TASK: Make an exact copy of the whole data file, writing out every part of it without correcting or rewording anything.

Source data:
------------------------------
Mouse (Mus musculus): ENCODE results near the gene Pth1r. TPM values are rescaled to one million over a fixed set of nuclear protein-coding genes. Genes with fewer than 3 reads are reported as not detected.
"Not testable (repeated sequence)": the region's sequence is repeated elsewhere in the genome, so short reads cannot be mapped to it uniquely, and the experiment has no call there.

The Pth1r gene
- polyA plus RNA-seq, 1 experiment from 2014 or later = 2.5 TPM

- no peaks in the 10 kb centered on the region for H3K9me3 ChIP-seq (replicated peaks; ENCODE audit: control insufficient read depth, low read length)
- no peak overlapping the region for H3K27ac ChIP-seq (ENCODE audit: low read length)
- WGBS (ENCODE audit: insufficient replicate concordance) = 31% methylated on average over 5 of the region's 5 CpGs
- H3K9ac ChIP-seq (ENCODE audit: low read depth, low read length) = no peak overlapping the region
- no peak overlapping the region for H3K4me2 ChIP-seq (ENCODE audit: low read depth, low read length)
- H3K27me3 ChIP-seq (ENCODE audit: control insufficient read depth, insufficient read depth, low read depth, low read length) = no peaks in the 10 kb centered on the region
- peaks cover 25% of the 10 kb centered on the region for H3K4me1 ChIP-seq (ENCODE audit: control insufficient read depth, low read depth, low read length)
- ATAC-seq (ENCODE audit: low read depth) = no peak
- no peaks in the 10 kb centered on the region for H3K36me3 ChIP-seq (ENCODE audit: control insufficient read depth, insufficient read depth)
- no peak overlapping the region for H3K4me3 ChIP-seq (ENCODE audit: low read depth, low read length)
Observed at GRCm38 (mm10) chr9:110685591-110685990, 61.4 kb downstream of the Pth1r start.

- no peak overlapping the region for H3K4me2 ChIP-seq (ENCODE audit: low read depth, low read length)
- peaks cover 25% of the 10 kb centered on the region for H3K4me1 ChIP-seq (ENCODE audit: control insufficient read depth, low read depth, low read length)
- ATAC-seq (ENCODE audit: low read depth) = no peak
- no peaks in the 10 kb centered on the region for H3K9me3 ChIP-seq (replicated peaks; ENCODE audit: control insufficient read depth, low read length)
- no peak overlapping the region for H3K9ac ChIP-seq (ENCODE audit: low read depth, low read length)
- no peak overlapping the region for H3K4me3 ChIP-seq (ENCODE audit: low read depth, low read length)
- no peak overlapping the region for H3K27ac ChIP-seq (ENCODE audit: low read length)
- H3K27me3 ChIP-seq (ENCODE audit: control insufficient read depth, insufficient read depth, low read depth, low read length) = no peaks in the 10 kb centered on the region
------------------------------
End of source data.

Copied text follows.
Mouse (Mus musculus): ENCODE results near the gene Pth1r. TPM values are rescaled to one million over a fixed set of nuclear protein-coding genes. Genes with fewer than 3 reads are reported as not detected.
"Not testable (repeated sequence)": the region's sequence is repeated elsewhere in the genome, so short reads cannot be mapped to it uniquely, and the experiment has no call there.

The Pth1r gene
- polyA plus RNA-seq, 1 experiment from 2014 or later = 2.5 TPM

- no peaks in the 10 kb centered on the region for H3K9me3 ChIP-seq (replicated peaks; ENCODE audit: control insufficient read depth, low read length)
- no peak overlapping the region for H3K27ac ChIP-seq (ENCODE audit: low read length)
- WGBS (ENCODE audit: insufficient replicate concordance) = 31% methylated on average over 5 of the region's 5 CpGs
- H3K9ac ChIP-seq (ENCODE audit: low read depth, low read length) = no peak overlapping the region
- no peak overlapping the region for H3K4me2 ChIP-seq (ENCODE audit: low read depth, low read length)
- H3K27me3 ChIP-seq (ENCODE audit: control insufficient read depth, insufficient read depth, low read depth, low read length) = no peaks in the 10 kb centered on the region
- peaks cover 25% of the 10 kb centered on the region for H3K4me1 ChIP-seq (ENCODE audit: control insufficient read depth, low read depth, low read length)
- ATAC-seq (ENCODE audit: low read depth) = no peak
- no peaks in the 10 kb centered on the region for H3K36me3 ChIP-seq (ENCODE audit: control insufficient read depth, insufficient read depth)
- no peak overlapping the region for H3K4me3 ChIP-seq (ENCODE audit: low read depth, low read length)
Observed at GRCm38 (mm10) chr9:110685591-110685990, 61.4 kb downstream of the Pth1r start.

- no peak overlapping the region for H3K4me2 ChIP-seq (ENCODE audit: low read depth, low read length)
- peaks cover 25% of the 10 kb centered on the region for H3K4me1 ChIP-seq (ENCODE audit: control insufficient read depth, low read depth, low read length)
- ATAC-seq (ENCODE audit: low read depth) = no peak
- no peaks in the 10 kb centered on the region for H3K9me3 ChIP-seq (replicated peaks; ENCODE audit: control insufficient read depth, low read length)
- no peak overlapping the region for H3K9ac ChIP-seq (ENCODE audit: low read depth, low read length)
- no peak overlapping the region for H3K4me3 ChIP-seq (ENCODE audit: low read depth, low read length)
- no peak overlapping the region for H3K27ac ChIP-seq (ENCODE audit: low read length)
- H3K27me3 ChIP-seq (ENCODE audit: control insufficient read depth, insufficient read depth, low read depth, low read length) = no peaks in the 10 kb centered on the region